PERTH, Australia, Dec 29 (Reuters) – Ice that has trapped a Russian ship with 74 people on board in Antarctica appeared to be cracking up on Sunday, raising hopes for a rescue as a powerful Australian icebreaker approached the stranded vessel.
The ice-bound ship, the Akademik Shokalskiy, left New Zealand on Nov. 28 on a privately funded expedition to commemorate the 100th anniversary of an Antarctic journey led by famed Australian explorer Douglas Mawson.
It has been stuck in the ice since Dec. 24. Its passengers include scientists and tourists, many of them Australian, and a Russian crew.
The Australian icebreaker the Aurora Australis is expected to reach the stricken ship at about midnight on Sunday.
A Chinese icebreaker could not break through the thick ice earlier but the weather on Sunday boded well for a rescue.
“The ice conditions seem to have improved and there appears to be some softening and some cracks appearing,” Lisa Martin of the Australian Maritime Safety Authority, which is coordinating the rescue, told Reuters.
Just how the rescue would be done would be worked out when the Aurora reached the area, she said.
Those on board were in good condition and have never been in any imminent danger.
“We’re primarily looking to the Aurora to get us out,” Chris Turney, an Australian professor onboard the beleaguered ship who is leading the expedition, wrote in an email to Reuters on Sunday.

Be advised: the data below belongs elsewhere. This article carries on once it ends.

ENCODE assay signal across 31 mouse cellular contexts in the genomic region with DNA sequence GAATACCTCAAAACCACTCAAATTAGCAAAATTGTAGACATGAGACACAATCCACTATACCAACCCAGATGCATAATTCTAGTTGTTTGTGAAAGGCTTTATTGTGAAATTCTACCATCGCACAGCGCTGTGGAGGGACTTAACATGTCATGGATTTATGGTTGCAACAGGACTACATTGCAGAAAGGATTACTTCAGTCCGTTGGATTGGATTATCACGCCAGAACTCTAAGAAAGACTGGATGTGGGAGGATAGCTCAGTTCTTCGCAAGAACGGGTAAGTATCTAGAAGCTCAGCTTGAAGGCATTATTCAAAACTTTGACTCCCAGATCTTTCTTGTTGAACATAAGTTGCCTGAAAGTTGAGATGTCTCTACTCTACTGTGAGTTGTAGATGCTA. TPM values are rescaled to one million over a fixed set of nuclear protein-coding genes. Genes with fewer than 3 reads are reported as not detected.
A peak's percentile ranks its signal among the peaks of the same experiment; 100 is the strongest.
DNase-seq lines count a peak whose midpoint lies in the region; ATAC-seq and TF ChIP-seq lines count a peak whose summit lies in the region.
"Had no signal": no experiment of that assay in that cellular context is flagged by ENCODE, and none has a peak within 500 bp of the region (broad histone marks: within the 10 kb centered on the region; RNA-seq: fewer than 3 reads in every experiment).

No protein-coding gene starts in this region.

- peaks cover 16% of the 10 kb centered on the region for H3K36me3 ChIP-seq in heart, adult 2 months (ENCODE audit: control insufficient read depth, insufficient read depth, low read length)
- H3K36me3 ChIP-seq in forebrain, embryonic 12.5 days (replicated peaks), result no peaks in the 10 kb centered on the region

“Hopefully there are some breaks developing in the surface from the weaker winds and sun during today.”
The ship is stuck about 100 nautical miles (185 km) east of the French Antarctic station Dumont D’Urville and about 1,500 nautical miles (2,800 km) south of Hobart, Tasmania.
The Aurora is the third icebreaker seconded by the Australian maritime rescue agency to try to reach the hemmed in ship.
The Chinese icebreaker, the Snow Dragon, is on standby at the edge of the ice and within sight of the trapped ship. It has a helicopter on board which could be used in the rescue.
A French icebreaker had also tried to help. (Editing by Robert Birsel)
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